Murphy’s Law (“Anything that can go wrong will go wrong and at the worst possible time.”) is a well-known adage, especially in engineering circles. However, its implications are often misunderstood, especially by the general public. It’s not just about the universe conspiring against our systems; it’s about recognizing and preparing for potential failures.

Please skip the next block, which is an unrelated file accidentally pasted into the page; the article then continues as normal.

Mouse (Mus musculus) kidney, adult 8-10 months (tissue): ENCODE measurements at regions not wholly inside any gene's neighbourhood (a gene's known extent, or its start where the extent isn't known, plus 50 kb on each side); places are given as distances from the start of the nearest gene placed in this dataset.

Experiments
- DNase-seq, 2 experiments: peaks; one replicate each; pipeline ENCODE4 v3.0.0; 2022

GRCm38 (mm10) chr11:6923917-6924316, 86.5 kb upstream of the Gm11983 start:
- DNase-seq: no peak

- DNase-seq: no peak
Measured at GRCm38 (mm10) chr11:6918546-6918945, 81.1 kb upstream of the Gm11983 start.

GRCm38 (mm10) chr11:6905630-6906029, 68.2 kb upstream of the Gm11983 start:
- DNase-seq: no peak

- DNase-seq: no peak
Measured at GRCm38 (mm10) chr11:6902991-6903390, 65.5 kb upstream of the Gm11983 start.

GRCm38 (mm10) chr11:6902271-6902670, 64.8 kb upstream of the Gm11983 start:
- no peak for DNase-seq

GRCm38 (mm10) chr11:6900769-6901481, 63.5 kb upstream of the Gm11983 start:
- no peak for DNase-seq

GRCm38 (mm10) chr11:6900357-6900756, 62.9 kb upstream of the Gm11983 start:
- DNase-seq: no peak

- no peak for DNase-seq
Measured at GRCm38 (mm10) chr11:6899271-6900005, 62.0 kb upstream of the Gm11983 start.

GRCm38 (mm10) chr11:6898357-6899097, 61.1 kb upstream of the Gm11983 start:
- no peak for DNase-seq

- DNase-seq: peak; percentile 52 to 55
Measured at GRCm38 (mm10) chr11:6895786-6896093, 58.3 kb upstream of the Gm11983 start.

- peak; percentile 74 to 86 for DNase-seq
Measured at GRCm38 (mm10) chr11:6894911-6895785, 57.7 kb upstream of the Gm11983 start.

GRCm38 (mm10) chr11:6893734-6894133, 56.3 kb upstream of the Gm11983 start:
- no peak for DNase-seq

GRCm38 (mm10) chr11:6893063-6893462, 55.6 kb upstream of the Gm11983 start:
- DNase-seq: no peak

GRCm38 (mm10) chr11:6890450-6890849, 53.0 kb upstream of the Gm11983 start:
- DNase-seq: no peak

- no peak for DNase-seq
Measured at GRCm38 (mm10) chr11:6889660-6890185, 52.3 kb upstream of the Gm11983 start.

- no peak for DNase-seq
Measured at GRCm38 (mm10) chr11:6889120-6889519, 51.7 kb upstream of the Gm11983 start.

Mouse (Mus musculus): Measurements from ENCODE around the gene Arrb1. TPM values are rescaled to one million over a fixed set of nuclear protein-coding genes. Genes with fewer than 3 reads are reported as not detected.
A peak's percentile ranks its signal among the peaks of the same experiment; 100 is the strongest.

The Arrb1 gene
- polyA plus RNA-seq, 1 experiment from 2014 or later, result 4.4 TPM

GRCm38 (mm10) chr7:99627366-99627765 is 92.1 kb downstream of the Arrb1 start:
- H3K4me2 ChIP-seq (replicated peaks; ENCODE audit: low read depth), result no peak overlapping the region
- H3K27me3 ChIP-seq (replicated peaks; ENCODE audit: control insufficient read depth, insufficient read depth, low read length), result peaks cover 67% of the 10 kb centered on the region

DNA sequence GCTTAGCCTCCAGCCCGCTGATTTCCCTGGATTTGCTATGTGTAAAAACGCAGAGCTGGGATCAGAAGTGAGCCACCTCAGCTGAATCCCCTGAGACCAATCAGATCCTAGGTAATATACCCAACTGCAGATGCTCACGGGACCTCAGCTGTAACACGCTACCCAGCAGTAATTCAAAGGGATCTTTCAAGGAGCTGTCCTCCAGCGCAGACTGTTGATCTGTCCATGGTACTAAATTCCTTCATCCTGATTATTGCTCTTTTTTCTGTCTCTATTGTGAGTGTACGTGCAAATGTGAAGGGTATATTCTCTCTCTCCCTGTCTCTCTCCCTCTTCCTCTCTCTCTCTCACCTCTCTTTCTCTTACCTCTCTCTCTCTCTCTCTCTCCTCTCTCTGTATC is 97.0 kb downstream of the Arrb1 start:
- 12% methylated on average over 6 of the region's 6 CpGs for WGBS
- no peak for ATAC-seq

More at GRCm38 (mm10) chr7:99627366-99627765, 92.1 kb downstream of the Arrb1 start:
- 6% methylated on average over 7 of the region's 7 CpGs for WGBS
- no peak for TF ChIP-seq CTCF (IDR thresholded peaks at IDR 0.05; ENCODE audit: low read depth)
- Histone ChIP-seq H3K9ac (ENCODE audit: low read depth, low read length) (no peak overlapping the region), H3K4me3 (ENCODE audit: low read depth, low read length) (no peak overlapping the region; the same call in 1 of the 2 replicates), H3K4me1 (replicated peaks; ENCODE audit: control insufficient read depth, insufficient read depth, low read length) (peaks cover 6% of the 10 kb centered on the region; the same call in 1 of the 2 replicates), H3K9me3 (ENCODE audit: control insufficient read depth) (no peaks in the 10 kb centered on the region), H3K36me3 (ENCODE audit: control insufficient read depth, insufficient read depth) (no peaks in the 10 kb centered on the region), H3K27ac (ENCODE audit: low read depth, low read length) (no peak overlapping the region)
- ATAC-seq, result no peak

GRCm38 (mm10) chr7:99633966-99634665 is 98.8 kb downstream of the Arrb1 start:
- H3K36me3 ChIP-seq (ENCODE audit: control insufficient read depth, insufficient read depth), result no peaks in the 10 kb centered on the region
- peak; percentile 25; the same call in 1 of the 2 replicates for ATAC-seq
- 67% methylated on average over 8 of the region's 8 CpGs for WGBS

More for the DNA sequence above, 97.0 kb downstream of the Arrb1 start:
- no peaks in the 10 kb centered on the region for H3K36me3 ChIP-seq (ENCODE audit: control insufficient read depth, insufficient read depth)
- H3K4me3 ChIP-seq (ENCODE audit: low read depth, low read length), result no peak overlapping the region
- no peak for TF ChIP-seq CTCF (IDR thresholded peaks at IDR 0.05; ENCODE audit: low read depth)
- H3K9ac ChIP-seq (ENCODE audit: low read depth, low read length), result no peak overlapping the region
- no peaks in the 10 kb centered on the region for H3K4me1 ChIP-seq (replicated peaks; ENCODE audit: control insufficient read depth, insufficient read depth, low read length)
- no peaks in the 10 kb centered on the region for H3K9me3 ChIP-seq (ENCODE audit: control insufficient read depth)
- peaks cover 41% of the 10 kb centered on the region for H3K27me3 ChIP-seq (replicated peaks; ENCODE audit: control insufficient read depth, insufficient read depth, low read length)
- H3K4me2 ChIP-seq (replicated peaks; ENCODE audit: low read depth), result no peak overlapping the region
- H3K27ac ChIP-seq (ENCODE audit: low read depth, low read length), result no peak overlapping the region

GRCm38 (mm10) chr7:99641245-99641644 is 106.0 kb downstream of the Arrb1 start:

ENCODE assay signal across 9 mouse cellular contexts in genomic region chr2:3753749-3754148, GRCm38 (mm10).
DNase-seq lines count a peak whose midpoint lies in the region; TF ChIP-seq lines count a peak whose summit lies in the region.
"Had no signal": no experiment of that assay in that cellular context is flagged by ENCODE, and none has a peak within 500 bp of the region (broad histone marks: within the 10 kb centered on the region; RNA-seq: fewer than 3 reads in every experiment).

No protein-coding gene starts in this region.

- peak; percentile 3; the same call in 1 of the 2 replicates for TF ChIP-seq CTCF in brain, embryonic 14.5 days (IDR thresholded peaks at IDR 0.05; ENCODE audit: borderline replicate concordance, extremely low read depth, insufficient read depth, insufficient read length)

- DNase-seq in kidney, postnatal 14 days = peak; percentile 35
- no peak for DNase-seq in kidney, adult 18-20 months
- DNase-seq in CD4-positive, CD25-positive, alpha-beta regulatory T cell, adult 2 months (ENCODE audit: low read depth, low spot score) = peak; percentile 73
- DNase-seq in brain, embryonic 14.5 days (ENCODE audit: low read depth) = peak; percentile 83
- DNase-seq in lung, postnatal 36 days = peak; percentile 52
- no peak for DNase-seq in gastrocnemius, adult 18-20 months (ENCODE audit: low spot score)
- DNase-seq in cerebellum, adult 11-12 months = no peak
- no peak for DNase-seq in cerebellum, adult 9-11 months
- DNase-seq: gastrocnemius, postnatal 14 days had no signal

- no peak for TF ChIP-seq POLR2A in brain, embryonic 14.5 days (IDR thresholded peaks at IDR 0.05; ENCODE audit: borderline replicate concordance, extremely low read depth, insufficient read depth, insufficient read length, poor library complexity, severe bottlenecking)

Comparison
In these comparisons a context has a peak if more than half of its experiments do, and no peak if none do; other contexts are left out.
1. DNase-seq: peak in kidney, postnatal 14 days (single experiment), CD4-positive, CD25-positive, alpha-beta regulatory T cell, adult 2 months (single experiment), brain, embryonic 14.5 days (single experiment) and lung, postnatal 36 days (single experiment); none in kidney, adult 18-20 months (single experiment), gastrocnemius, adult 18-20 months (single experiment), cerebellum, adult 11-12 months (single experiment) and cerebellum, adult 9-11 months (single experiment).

Many view Murphy’s Law as a blend of magic and reality. As Site Reliability Engineers (SREs), we often ponder its true nature. Is it merely a psychological bias where we emphasize failures and overlook our unnoticed successes? Psychology has identified several related biases, including Confirmation and Selection biases. The human brain tends to focus more on improbable failures than successes. Moreover, our grasp of probabilities is often flawed – the Law of Truly Large Numbers suggests that coincidences are, ironically, quite common.

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